That's because regulators require it for the company's "green power" program in which customers volunteer to pay a premium for part of their power to come from renewable sources.
The 5-year-old program has about 4,400 of the company's 2.3 million customers signed up, and Georgia Power needs 80 megawatt hours of juice for them.
Until now, most of the green power has come from methane gas that a DeKalb County landfill would have to burn off otherwise for safety reasons.
The company will soon be producing much more of its own renewable energy from biomass.
It is converting one of its oldest coal-fired generators, Plant Mitchell, to burn wood byproducts, which will result in 96 megawatts of green power.
Even customers who don't want to pay extra -- about $3.50 per month -- will get some of the green power from Plant Mitchell. But much of it will be assigned to commercial accounts and one-time events such as an environmentally conscious rock star who insists on renewable energy for a concert.
Why not put all of the plant's output into the program?
"The company wants to promote the expansion of other, more expensive, renewable options," company spokeswoman Lynn Wallace said.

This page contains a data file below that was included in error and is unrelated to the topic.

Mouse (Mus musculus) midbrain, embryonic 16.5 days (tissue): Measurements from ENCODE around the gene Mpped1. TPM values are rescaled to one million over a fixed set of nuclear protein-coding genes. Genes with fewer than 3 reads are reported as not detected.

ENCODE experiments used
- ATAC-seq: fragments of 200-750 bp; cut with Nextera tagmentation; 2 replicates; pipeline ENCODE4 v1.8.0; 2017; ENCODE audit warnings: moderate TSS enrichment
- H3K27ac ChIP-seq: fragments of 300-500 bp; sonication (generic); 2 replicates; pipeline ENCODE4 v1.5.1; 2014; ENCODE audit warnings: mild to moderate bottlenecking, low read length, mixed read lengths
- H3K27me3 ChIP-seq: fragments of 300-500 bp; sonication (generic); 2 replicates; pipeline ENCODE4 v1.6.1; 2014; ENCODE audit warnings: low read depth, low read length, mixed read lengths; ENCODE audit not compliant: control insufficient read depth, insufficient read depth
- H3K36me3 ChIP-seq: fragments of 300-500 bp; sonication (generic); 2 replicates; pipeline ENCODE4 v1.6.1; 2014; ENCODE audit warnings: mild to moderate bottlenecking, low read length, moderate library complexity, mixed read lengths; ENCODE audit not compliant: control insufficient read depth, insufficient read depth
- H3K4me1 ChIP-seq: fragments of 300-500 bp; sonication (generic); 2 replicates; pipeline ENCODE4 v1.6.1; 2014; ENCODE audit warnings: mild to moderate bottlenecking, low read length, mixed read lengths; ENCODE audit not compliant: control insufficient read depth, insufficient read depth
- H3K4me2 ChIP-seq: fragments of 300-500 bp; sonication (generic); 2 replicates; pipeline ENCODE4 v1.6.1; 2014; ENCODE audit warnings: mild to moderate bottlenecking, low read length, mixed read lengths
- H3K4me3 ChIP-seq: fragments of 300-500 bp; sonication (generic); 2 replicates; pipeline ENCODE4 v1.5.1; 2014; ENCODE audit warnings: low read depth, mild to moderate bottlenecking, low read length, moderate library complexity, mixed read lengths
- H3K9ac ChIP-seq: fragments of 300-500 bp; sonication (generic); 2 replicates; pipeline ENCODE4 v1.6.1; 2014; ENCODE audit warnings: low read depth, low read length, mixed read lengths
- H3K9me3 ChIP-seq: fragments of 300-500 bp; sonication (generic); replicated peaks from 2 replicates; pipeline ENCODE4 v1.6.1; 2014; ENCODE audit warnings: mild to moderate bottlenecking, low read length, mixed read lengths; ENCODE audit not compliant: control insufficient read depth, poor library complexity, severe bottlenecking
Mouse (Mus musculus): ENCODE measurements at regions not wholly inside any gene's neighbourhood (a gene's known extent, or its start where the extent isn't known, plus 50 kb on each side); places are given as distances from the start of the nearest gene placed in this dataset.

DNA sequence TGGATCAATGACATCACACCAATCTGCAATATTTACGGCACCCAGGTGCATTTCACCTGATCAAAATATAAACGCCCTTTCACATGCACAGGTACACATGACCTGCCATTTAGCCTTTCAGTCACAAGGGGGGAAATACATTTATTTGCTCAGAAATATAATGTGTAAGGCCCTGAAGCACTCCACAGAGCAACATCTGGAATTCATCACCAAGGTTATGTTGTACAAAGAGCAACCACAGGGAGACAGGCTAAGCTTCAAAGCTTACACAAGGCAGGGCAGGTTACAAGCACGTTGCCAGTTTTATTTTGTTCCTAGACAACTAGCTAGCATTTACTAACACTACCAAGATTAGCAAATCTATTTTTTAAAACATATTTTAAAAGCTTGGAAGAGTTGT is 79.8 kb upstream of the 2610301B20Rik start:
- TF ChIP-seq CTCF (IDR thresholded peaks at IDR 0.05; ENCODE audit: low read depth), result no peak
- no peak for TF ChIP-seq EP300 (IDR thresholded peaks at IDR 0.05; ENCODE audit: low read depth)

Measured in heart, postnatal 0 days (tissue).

Plus, Georgia Power still needs solar to comply with the Georgia Public Service Commission.
If you're interested, submit your bid for supplying solar or other renewal-source electricity by June 30.
Some environmentalists who pushed for the voluntary green-power program as a first step say they now want a federal requirement that up to a quarter of all electricity generated come from renewable sources.
They complain that Georgia Power's parent, Southern Company, is fighting in Congress against the standard.
"People need to understand that this utility company is not serious about renewable potential," said Stephen Smith, the executive director of the Southern Alliance for Clean Energy.
Ms. Wallace responded that the company opposes a national minimum because the Southeast isn't ideal for large production of most renewable sources such as wind, solar and geothermal.
"We believe that a one-size-fits-all national mandate really disadvantages the part of the country that doesn't have all the resources," she said.